Author + information
- Andrew D.M. Grant, MD,
- Nicholas G. Smedira, MD,
- Randall C. Starling, MD, MPH and
- Thomas H. Marwick, MD, PhD, MPH⁎ ()
- ↵⁎Cardiovascular Medicine J1-5, Cleveland Clinic, 9500 Euclid Avenue, Cleveland, Ohio 44195
We appreciate the interest of Dr. Thomas and colleagues in our work (1).
Our goal was not so much to produce a new score, but to propose strain as a guide for the assessment of right ventricular (RV) function. Evaluating the RV in these circumstances seems like a rational step: the recognition of severe RV dysfunction might reasonably lead the clinician to opt for a biventricular device in the first instance. However, evaluation of the RV remains challenging, and our observation is that strain, as a geometry-independent technique, avoids the limitations of the typical RV measures. Perhaps because of this, it is more predictive of RV failure than standard measures. However, as an ejection-phase marker, strain is load dependent: in this population, the correlation between RV strain and afterload (mean pulmonary artery pressure, r = 0.16) was greater than that with pre-load (right atrial pressure, r = 0.03). Given the elevation of both of these markers in almost all patients, it is possible that the responses of RV strain to manipulations in pre-load, afterload, or contractility would add additional predictive value, but we did not test this.
There were 3 barriers to the study of elective biventricular devices. First, insufficient numbers were available to address this question, which probably requires a multicenter study to obtain sufficient numbers of patients. Second, most of these patients were on extracorporeal membrane oxygenation, which has a major influence on attempted RV function measurement. Third, a study design to show the value of RV evaluation is difficult in patients with biventricular devices; certainly, the chosen endpoint has no meaning in these patients.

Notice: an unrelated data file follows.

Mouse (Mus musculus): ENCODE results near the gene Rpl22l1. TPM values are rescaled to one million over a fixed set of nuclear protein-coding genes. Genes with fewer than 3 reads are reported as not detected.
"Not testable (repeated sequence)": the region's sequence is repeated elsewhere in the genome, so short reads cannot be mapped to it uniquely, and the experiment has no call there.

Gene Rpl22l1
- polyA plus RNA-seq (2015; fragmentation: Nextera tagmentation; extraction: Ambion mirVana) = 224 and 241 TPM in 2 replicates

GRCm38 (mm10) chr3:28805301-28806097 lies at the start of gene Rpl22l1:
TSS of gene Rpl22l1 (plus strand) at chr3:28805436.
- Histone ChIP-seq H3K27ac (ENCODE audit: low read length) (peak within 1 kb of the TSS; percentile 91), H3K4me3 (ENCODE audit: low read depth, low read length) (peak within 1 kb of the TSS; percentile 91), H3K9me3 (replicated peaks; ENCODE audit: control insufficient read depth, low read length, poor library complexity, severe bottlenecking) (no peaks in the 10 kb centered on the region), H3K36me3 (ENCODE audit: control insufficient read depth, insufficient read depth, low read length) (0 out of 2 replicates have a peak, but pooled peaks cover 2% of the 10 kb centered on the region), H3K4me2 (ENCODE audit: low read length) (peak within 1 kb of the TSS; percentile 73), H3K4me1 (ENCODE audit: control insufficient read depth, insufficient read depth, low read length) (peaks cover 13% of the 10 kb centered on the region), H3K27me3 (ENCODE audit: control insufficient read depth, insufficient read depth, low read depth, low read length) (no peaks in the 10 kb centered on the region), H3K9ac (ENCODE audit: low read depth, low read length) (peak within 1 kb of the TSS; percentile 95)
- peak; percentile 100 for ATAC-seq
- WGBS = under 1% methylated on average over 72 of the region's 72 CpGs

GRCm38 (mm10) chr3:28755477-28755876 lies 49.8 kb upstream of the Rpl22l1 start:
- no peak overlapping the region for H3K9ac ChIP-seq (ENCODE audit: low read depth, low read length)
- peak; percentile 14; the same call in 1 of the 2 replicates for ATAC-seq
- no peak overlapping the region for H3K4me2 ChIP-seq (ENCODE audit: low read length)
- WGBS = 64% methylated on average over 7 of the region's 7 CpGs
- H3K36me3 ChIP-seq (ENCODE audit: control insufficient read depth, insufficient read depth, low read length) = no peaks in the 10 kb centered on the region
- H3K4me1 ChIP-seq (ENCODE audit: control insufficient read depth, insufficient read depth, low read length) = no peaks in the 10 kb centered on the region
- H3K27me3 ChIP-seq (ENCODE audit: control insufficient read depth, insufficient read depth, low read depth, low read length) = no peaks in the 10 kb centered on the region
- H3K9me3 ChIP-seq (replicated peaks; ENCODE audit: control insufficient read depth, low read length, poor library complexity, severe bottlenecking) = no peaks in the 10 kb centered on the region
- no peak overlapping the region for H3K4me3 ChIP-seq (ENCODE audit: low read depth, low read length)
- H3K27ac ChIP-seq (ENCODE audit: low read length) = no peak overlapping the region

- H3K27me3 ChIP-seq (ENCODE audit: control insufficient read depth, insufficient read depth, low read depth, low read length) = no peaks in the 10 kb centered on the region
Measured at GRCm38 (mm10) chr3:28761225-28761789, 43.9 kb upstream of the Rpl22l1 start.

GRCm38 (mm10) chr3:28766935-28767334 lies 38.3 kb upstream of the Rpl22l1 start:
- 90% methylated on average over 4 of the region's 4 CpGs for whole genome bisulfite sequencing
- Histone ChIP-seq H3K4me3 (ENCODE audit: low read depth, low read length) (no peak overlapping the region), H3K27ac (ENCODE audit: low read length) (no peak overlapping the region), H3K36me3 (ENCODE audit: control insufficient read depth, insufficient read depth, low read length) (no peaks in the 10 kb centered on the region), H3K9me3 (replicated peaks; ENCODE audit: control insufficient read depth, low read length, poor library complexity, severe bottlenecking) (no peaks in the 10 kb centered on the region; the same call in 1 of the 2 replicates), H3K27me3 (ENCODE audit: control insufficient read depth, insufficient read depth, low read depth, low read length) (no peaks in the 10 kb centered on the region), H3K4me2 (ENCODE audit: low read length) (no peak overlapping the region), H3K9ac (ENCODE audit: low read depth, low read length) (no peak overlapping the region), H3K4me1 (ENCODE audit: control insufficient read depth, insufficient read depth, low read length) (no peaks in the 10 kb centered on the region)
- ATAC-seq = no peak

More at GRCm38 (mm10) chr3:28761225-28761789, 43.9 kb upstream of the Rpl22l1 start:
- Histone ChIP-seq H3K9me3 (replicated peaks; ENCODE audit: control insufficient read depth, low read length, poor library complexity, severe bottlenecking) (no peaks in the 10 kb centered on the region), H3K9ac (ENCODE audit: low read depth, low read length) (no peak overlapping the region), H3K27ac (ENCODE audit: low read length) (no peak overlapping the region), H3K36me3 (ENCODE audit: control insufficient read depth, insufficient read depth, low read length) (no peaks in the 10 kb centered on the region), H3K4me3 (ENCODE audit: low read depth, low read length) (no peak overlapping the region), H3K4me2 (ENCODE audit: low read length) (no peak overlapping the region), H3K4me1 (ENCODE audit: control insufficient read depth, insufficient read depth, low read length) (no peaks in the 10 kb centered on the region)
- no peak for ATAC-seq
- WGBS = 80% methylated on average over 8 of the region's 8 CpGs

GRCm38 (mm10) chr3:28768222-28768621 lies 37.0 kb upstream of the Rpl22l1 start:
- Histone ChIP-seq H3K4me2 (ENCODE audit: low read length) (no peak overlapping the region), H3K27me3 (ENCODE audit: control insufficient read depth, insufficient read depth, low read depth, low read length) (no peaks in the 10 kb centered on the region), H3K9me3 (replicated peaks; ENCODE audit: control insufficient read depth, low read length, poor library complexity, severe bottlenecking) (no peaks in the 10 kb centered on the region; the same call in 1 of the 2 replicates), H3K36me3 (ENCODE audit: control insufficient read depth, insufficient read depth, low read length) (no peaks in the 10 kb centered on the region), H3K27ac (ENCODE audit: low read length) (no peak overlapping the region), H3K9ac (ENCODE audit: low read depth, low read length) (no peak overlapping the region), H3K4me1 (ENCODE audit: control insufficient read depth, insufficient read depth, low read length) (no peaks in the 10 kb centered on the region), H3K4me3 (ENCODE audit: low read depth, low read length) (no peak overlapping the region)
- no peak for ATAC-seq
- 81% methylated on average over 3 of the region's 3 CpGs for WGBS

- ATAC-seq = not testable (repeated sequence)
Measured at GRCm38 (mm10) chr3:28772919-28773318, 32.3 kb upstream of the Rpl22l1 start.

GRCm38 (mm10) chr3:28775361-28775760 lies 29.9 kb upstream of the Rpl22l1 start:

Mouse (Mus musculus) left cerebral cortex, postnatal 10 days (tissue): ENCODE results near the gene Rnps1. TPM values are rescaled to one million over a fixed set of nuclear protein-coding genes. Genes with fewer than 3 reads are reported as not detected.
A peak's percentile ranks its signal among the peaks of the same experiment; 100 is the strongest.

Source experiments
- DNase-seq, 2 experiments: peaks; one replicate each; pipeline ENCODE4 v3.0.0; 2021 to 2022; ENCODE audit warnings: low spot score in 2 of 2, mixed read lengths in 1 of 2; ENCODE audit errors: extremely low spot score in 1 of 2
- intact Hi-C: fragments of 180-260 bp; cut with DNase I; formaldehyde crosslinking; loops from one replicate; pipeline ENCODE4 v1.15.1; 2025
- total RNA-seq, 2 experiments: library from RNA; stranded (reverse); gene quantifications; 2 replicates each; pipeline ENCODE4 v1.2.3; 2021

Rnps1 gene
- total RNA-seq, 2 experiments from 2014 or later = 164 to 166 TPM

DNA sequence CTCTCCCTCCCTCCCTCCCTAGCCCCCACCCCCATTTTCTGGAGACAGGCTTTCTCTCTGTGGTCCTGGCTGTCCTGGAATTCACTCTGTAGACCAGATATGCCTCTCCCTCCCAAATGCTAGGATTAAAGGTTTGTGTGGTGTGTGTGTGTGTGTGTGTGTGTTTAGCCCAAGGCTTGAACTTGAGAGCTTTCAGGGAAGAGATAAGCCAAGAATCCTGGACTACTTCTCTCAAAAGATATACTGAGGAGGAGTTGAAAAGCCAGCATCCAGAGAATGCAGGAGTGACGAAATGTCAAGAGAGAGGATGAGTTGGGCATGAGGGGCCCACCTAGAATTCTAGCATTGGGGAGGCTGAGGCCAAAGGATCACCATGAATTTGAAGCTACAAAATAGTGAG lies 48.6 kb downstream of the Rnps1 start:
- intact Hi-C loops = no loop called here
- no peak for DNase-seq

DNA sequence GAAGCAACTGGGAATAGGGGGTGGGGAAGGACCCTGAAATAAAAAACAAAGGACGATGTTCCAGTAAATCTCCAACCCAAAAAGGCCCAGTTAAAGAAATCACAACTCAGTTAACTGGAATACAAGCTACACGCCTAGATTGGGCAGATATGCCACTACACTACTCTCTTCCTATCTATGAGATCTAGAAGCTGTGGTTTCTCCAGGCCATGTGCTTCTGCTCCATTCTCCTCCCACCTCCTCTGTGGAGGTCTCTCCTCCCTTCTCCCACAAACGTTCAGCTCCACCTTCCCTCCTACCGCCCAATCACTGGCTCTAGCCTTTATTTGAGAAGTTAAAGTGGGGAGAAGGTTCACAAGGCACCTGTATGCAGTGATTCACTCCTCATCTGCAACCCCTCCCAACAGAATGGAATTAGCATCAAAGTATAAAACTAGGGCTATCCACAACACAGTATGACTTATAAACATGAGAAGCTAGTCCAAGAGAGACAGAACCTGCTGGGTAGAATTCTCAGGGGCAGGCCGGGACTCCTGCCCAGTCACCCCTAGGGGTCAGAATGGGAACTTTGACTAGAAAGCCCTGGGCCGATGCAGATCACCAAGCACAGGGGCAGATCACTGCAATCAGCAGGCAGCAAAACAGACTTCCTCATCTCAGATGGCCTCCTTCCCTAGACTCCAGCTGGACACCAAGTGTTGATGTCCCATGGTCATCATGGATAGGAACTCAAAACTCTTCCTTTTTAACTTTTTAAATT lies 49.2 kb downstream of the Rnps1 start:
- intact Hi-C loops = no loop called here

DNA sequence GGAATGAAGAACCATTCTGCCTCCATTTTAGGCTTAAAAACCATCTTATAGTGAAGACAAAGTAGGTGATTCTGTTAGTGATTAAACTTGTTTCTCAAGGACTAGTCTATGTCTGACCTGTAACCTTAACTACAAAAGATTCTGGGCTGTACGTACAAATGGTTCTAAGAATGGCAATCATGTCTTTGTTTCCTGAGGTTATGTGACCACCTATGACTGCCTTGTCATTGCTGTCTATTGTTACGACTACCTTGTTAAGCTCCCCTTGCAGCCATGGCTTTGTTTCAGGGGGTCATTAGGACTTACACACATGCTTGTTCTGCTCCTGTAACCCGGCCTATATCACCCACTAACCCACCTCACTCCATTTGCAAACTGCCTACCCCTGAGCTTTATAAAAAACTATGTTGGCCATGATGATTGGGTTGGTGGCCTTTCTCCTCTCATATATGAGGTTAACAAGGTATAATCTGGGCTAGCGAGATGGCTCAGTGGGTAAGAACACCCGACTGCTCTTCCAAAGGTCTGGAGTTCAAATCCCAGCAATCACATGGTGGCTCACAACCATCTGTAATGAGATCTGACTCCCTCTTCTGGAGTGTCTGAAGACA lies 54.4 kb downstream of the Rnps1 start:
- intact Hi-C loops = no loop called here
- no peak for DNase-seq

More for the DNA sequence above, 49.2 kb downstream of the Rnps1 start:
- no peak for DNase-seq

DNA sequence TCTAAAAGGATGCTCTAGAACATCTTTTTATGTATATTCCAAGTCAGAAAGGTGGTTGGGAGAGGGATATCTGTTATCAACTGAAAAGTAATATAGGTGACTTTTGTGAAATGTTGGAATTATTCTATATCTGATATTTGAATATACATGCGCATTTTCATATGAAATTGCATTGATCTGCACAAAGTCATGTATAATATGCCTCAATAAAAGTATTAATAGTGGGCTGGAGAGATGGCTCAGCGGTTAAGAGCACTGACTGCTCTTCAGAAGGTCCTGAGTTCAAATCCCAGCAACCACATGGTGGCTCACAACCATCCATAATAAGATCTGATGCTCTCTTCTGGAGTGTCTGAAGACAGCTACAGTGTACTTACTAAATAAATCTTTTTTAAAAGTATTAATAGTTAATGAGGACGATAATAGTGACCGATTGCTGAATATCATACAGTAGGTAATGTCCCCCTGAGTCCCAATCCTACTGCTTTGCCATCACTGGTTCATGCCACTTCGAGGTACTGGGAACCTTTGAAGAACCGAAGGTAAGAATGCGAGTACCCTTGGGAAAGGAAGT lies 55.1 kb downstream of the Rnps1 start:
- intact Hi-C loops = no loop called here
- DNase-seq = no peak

The multiplicity of prognostic scores in the ventricular assist device literature is perhaps a reflection of the fact that some episodes of RV failure are due to bleeding, RV ischemia, and accidental mechanical damage to the RV, as Dr. Jorde et al. propose. These are unpredictable events that compromise the performance of any score. Notwithstanding the role of unpredictable contributors, RV strain seems to be a useful factor when considering the possible contributors to RV dysfunction in this population.
- 2013 American College of Cardiology Foundation